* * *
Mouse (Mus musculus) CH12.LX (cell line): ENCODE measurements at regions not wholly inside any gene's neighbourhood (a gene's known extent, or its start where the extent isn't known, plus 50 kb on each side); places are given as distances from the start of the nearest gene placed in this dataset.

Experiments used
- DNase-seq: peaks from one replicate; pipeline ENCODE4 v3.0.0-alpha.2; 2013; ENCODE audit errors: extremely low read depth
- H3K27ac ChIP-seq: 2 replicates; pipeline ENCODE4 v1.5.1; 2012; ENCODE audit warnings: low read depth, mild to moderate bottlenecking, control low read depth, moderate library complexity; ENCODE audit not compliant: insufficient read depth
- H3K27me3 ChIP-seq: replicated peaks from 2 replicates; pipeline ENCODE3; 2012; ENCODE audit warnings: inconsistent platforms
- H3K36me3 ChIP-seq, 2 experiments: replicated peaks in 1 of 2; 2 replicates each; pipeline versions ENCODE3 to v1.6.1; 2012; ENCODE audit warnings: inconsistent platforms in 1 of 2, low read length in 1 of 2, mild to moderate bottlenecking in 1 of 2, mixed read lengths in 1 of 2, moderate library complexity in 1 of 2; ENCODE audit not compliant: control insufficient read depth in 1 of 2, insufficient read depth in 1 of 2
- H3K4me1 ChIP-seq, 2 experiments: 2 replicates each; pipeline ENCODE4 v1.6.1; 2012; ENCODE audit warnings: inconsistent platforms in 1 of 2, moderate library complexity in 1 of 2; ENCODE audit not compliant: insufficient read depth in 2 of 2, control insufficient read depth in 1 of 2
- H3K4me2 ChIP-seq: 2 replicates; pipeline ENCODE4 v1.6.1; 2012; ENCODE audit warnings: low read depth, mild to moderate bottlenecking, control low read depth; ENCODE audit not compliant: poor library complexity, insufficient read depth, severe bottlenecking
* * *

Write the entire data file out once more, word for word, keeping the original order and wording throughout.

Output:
Mouse (Mus musculus) CH12.LX (cell line): ENCODE measurements at regions not wholly inside any gene's neighbourhood (a gene's known extent, or its start where the extent isn't known, plus 50 kb on each side); places are given as distances from the start of the nearest gene placed in this dataset.

Experiments used
- DNase-seq: peaks from one replicate; pipeline ENCODE4 v3.0.0-alpha.2; 2013; ENCODE audit errors: extremely low read depth
- H3K27ac ChIP-seq: 2 replicates; pipeline ENCODE4 v1.5.1; 2012; ENCODE audit warnings: low read depth, mild to moderate bottlenecking, control low read depth, moderate library complexity; ENCODE audit not compliant: insufficient read depth
- H3K27me3 ChIP-seq: replicated peaks from 2 replicates; pipeline ENCODE3; 2012; ENCODE audit warnings: inconsistent platforms
- H3K36me3 ChIP-seq, 2 experiments: replicated peaks in 1 of 2; 2 replicates each; pipeline versions ENCODE3 to v1.6.1; 2012; ENCODE audit warnings: inconsistent platforms in 1 of 2, low read length in 1 of 2, mild to moderate bottlenecking in 1 of 2, mixed read lengths in 1 of 2, moderate library complexity in 1 of 2; ENCODE audit not compliant: control insufficient read depth in 1 of 2, insufficient read depth in 1 of 2
- H3K4me1 ChIP-seq, 2 experiments: 2 replicates each; pipeline ENCODE4 v1.6.1; 2012; ENCODE audit warnings: inconsistent platforms in 1 of 2, moderate library complexity in 1 of 2; ENCODE audit not compliant: insufficient read depth in 2 of 2, control insufficient read depth in 1 of 2
- H3K4me2 ChIP-seq: 2 replicates; pipeline ENCODE4 v1.6.1; 2012; ENCODE audit warnings: low read depth, mild to moderate bottlenecking, control low read depth; ENCODE audit not compliant: poor library complexity, insufficient read depth, severe bottlenecking